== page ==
THE FRIEND GREGOIRE
I agreed, long ago, to discuss the work of the engineer Jean-Albert Grégoire concerning the suspension of the 4CV. I was intrigued, about two years ago, by an auction sale of a 4CV equipped with this famous Gregoire suspension. Finally, in the spring of that year at the back of a stand at the Reims swap meet, I was offered a new Gregoire suspension kit for a 4CV complete in its original packaging. The deal was rapidly concluded, and a decision was taken to mount the suspension in my 4CV.
The big one is to be installed at the back of the car
The small one is for internal use on the dashboard
The licence plate is to seal near the Renault oval plate in the front compartiment
Set of identification plates comming with a GREGOIRE suspention kit
The Gregoire suspension, called "variable flexibility", is composed of three springs per wheel! The main spring, a little more flexible than that originally fitted, works in the opposite oscillating phase to two other smaller springs. When the main spring is compressed, the two small auxilliary springs are stretched. Everything is triangulated by a cast aluminium top-piece (or 'hat'), a technique dear to our engineer.
Collection des pièces neuves constituant un côté d'une suspension Grégoire. Les deux côtés sont identiques
Prototype de suspension Grégoire (sans la chapelle externe en aluminium) Noter le flaque de roue solidaire de l'arbre de roue antérieur à fin 1949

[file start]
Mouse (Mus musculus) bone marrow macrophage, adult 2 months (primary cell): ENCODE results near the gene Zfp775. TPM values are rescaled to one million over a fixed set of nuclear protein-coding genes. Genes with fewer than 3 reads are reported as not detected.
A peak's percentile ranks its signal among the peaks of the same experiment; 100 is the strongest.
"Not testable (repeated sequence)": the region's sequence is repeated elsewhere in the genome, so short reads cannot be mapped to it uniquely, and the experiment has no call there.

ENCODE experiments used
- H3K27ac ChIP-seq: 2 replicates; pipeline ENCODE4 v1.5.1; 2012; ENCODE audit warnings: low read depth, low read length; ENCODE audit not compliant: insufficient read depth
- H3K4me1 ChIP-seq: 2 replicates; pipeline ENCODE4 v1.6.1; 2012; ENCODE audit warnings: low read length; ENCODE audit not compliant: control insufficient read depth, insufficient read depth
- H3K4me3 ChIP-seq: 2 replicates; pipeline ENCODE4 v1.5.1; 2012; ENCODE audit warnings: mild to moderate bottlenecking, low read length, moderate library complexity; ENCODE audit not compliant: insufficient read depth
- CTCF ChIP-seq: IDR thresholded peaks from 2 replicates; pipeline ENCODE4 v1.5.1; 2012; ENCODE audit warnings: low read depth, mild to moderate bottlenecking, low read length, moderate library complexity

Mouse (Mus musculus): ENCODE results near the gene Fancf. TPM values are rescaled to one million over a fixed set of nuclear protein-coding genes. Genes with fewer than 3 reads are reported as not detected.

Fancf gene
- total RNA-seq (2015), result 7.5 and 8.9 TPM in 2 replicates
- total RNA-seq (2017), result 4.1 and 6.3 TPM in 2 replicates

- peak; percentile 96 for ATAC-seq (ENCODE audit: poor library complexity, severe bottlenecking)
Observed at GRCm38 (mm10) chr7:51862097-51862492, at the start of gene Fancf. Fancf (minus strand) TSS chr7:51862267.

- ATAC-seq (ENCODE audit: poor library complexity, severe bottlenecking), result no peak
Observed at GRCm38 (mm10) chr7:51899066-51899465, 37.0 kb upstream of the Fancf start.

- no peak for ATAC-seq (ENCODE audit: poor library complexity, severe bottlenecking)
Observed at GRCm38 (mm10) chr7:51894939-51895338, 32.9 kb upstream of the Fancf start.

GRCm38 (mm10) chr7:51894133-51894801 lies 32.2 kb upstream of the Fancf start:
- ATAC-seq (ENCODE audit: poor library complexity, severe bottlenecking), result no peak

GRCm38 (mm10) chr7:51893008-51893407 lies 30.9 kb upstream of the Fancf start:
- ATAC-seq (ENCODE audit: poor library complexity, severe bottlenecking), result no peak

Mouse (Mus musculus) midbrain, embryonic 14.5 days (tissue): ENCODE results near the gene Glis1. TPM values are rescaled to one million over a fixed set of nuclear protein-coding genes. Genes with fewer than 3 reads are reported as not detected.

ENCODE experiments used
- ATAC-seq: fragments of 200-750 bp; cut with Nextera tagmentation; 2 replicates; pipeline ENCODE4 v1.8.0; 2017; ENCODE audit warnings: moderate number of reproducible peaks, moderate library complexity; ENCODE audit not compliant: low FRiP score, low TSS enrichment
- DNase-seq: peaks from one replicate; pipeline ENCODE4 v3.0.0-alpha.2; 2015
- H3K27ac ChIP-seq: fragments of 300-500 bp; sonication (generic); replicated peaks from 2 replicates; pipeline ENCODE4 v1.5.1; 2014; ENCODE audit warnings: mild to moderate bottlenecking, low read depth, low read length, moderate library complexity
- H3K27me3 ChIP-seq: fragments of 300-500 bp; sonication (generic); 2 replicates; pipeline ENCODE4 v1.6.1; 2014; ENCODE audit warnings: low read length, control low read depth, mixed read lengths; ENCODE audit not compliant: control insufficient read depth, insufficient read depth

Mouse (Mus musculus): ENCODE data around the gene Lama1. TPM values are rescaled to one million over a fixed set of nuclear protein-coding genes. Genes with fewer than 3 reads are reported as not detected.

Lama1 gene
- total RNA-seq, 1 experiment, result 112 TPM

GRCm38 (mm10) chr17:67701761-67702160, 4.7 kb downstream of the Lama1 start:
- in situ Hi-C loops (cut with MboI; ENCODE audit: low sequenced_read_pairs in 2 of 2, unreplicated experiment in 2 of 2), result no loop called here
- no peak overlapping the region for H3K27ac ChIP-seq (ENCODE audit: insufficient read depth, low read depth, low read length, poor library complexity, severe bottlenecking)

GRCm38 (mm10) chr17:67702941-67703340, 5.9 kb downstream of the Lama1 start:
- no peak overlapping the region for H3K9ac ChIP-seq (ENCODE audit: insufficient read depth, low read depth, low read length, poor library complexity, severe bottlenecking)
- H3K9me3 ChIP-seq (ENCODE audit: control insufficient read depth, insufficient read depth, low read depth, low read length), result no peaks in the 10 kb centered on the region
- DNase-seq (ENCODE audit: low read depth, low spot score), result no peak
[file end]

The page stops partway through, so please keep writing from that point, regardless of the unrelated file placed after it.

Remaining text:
The first operation to be done was a test on a rear suspension I have as a reserve, to understand the mounting. In effect, there is desperately little literature concerning this suspension, and it was with the assistance of Jean-Jacques Dupuis of the journal GAZOLINE that some technical information on the suspension was gathered. The promises were mouth-watering, and Jean Roger, a very good friend of the 4CV, who has one on his sun roof model 4CV, sold me on the merits of the mounting.
The fitting and the later tests promised to be interesting, and it took the day following the 14 July to install this kit in the "Gazoline" workshop in order to make a photographic report followed by an article in the magazine (No 72 of October).
The mounting by itself took a full afternoon and is described in the magazine, but what is most important is the result.
Simply, stupifying! Since then, the 4CV absorbs vibrations, bumps and silent cops with a simple noise of "flap" without any movement or any reactive oscillation. The rear suspension is now perfectly guided, and there is no parasitic noise.
I have since travelled 2500 km on a variety of roads and autoroutes, with three or four people in the car, and it is a real pleasure.
One could ask why such a mounting was never fitted on these cars. Probably because of the cost of the two aluminium castings, which would have been expensive at the time. Let us simply remember that this work gave birth to the "Aerostable" suspension mounted in series on the Ondines. We no not have any idea of the sale price of this kit in the 1950s, and all complementary information is missing.
Still, a big "thank you" to Jean-Albert Gregoire, that engineering genius, whose works are too little known.
Jean-Pierre DELAUNOY Novembre 2001
English translation from George COOK of RENAULT 4CV REGISTER OF AUSTRALIA